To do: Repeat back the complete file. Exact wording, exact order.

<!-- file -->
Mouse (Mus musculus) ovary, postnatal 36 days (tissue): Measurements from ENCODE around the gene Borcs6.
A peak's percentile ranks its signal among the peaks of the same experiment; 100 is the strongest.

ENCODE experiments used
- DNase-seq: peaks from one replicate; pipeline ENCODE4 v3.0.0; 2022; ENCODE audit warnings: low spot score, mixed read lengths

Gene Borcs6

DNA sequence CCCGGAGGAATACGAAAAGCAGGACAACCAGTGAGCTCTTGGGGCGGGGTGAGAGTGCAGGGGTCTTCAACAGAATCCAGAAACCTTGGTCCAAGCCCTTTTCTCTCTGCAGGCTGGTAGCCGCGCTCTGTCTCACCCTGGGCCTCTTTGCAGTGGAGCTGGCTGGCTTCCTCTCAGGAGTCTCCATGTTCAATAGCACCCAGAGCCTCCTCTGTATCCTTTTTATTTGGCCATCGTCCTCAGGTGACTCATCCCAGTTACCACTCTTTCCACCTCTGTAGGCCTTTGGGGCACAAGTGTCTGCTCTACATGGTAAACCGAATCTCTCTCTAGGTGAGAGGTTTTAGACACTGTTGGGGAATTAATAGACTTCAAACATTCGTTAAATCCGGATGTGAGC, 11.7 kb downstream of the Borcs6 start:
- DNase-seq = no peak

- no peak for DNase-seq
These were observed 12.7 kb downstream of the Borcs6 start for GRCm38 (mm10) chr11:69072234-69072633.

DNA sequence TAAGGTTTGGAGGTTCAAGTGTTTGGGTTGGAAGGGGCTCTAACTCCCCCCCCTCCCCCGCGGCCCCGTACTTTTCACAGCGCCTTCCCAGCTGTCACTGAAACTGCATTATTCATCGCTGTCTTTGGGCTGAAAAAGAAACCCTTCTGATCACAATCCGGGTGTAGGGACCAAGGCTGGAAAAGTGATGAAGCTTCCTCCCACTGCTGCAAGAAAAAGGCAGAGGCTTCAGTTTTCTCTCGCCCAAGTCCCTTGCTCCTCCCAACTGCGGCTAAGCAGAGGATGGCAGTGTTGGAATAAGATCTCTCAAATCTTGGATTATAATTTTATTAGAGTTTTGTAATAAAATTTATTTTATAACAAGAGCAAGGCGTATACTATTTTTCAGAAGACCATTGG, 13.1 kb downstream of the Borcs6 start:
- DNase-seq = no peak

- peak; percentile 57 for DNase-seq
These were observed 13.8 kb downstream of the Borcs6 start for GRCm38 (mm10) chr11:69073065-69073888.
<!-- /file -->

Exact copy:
Mouse (Mus musculus) ovary, postnatal 36 days (tissue): Measurements from ENCODE around the gene Borcs6.
A peak's percentile ranks its signal among the peaks of the same experiment; 100 is the strongest.

ENCODE experiments used
- DNase-seq: peaks from one replicate; pipeline ENCODE4 v3.0.0; 2022; ENCODE audit warnings: low spot score, mixed read lengths

Gene Borcs6

DNA sequence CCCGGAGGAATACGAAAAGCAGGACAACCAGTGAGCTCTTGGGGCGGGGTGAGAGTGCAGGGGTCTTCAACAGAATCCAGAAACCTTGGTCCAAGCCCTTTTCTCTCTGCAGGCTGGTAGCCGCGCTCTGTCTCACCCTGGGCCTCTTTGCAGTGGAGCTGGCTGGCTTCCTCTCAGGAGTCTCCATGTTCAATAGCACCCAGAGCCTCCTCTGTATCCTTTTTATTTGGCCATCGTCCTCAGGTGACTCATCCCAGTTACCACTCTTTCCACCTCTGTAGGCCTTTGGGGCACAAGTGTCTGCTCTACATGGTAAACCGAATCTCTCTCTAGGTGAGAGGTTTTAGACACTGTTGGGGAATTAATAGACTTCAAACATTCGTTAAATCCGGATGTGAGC, 11.7 kb downstream of the Borcs6 start:
- DNase-seq = no peak

- no peak for DNase-seq
These were observed 12.7 kb downstream of the Borcs6 start for GRCm38 (mm10) chr11:69072234-69072633.

DNA sequence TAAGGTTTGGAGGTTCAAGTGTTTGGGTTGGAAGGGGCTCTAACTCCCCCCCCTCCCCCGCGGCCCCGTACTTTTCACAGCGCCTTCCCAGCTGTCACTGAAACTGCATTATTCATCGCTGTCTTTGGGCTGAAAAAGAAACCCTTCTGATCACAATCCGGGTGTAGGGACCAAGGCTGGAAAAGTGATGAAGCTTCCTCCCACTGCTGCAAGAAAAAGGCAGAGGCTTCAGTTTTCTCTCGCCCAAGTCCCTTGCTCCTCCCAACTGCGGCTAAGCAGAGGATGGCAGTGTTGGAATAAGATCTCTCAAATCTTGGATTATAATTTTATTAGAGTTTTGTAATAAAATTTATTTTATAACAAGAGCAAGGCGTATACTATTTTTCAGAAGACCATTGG, 13.1 kb downstream of the Borcs6 start:
- DNase-seq = no peak

- peak; percentile 57 for DNase-seq
These were observed 13.8 kb downstream of the Borcs6 start for GRCm38 (mm10) chr11:69073065-69073888.